The antidote to Emotional BS is remarkably simple: Focus on your Core Needs. That is, what you really need to be happy and fulfilled. The definition of a Core Need is any behavior that advances your long-term best interest—as opposed to short-term gain.

    The Master Question helps to bring your focus to any issue in the moment. This is: “What do I need from this situation right now?” The self-indulgent and short-term response might be acting out in anger or withdrawal. But an honest appraisal of the situation will bring forward the authentic answer. The two default answers are: 1) I need to bring this person closer. 2) I need serenity. These default answers are always valid in every situation.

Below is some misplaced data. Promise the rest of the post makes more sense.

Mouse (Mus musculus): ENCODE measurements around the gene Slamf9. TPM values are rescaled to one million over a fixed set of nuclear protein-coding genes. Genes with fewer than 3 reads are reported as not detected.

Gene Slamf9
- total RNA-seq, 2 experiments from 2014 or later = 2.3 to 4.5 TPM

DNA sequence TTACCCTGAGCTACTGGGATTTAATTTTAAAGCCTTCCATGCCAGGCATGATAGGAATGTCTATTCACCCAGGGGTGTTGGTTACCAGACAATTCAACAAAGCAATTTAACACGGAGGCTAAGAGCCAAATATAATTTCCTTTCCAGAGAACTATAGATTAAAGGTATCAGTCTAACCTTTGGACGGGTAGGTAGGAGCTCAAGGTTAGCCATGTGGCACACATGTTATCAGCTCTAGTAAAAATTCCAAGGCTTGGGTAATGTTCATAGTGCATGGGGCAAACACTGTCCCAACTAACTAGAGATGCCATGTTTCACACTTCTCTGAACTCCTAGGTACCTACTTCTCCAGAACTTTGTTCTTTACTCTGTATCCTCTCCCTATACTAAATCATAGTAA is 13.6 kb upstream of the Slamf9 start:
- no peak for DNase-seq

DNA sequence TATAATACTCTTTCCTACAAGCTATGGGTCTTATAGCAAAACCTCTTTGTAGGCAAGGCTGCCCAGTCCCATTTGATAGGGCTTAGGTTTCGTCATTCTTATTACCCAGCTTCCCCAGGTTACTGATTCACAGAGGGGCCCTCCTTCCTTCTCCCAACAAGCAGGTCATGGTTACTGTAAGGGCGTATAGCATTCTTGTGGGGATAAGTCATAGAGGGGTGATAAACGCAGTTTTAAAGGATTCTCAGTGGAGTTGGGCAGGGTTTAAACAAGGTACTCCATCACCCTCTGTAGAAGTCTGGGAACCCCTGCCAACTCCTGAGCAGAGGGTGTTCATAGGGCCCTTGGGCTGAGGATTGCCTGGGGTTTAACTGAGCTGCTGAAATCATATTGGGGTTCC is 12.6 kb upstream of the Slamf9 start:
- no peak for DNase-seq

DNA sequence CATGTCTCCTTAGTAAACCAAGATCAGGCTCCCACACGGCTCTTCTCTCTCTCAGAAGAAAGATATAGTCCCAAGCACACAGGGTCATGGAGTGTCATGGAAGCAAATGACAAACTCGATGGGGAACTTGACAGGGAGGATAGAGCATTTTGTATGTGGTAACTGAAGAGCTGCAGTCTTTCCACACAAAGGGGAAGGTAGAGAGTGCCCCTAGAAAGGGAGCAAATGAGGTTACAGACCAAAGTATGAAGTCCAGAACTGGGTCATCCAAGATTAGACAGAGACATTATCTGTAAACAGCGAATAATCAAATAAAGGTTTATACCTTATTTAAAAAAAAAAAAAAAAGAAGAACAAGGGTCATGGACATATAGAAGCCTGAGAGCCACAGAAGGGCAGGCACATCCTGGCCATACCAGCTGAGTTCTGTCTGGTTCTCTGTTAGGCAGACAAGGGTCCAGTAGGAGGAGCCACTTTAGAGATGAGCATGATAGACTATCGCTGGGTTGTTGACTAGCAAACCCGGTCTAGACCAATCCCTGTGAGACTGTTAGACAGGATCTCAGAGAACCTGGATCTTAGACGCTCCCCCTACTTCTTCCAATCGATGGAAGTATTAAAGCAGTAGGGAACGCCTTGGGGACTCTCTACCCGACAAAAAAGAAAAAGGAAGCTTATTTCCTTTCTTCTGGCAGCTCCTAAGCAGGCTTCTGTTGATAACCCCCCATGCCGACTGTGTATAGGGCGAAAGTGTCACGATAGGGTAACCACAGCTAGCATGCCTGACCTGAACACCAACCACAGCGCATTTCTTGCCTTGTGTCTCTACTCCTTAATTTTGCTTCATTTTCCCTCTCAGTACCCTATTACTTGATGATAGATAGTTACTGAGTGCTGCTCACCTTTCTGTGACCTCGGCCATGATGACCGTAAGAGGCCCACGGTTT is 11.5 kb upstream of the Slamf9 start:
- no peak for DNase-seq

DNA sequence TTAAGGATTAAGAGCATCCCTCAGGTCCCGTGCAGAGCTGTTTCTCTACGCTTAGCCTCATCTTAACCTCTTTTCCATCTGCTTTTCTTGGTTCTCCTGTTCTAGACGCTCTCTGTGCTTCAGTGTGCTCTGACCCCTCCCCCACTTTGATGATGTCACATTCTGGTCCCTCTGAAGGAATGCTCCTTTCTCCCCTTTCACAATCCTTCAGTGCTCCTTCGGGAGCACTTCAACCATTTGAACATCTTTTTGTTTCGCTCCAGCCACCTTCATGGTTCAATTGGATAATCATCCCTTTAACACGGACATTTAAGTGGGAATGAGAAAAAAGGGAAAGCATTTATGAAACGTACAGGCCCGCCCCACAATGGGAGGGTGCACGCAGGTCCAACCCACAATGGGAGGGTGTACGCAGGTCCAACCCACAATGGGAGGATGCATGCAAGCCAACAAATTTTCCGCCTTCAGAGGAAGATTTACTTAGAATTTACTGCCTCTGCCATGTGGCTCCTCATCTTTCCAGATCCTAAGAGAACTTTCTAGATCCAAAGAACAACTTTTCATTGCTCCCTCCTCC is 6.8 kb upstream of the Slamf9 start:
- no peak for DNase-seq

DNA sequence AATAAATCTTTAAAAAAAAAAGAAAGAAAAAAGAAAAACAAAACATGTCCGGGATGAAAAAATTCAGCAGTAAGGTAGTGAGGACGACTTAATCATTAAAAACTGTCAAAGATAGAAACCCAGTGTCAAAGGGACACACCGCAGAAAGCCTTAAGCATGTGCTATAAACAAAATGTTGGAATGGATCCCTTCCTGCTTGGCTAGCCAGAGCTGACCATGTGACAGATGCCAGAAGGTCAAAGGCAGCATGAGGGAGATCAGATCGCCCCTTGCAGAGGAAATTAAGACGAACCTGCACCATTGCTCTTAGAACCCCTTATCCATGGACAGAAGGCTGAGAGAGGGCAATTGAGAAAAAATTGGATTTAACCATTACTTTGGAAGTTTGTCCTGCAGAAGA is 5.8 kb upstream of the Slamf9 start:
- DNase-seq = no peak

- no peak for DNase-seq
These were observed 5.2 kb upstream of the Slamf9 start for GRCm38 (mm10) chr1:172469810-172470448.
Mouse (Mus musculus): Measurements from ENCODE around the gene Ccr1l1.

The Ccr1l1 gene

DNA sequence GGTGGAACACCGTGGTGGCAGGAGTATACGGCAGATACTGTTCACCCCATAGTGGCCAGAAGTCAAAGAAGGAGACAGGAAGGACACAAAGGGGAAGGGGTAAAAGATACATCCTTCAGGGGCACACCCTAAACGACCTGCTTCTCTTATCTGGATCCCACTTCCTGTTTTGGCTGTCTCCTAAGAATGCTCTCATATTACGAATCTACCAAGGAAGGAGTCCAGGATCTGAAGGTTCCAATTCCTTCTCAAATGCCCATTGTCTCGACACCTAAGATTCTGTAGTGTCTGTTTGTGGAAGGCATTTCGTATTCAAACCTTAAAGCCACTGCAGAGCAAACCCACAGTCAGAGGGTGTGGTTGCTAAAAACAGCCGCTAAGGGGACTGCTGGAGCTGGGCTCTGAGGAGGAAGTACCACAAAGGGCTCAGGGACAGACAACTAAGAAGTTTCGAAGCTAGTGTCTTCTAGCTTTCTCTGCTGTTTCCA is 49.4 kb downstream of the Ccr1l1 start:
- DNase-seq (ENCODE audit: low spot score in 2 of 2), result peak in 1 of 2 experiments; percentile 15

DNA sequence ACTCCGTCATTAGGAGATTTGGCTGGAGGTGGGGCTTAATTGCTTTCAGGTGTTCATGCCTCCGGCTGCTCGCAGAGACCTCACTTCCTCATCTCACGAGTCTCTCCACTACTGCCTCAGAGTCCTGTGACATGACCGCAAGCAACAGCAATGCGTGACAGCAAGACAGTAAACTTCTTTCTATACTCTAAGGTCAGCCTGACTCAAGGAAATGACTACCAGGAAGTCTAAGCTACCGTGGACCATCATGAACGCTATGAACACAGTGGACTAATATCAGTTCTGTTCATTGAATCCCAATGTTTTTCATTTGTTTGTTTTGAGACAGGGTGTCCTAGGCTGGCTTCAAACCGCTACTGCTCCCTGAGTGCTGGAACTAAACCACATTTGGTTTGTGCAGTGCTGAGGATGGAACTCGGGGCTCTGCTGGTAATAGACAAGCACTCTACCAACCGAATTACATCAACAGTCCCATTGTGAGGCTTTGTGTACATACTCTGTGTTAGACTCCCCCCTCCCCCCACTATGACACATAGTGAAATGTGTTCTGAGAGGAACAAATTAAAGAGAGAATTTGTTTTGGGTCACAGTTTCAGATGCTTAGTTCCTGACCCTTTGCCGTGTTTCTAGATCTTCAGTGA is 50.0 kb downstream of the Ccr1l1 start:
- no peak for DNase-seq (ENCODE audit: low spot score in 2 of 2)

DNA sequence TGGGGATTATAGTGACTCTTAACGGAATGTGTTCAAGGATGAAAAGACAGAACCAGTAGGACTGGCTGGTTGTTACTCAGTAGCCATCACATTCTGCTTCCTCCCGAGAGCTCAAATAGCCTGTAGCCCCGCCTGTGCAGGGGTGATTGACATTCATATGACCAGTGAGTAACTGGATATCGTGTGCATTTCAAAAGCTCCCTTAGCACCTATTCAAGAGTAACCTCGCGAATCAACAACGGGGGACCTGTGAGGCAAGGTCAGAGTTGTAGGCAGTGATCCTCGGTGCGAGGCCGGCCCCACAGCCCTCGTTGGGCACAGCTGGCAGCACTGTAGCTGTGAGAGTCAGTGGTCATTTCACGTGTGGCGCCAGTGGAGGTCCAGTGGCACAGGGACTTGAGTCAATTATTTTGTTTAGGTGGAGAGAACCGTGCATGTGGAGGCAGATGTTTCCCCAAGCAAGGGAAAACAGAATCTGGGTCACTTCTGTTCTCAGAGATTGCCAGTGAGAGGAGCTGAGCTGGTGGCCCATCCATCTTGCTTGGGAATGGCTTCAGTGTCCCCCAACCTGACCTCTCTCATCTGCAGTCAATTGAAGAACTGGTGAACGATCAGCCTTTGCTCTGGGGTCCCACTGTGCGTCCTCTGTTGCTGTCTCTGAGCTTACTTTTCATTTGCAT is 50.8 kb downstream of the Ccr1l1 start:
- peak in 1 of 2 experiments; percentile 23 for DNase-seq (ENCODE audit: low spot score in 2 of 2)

CONCLUSION: People use Emotional BS because they simply don’t know how to examine any situation or decision to see if they’re denying an essential fact. Because our society deliberately distorts reality for commercial gain it’s not easy to determine what’s true and what’s a distortion. A common social example is the hype about dating the Dreamy Guy, when there’s no correlation between long-term success in relationships and the external presentation. However, a rigorous focus on your long-term goals, your Core Needs, will help dilute the impulse to settle for a short-term gain based on the Toxic Trio, denial, delusion and blame.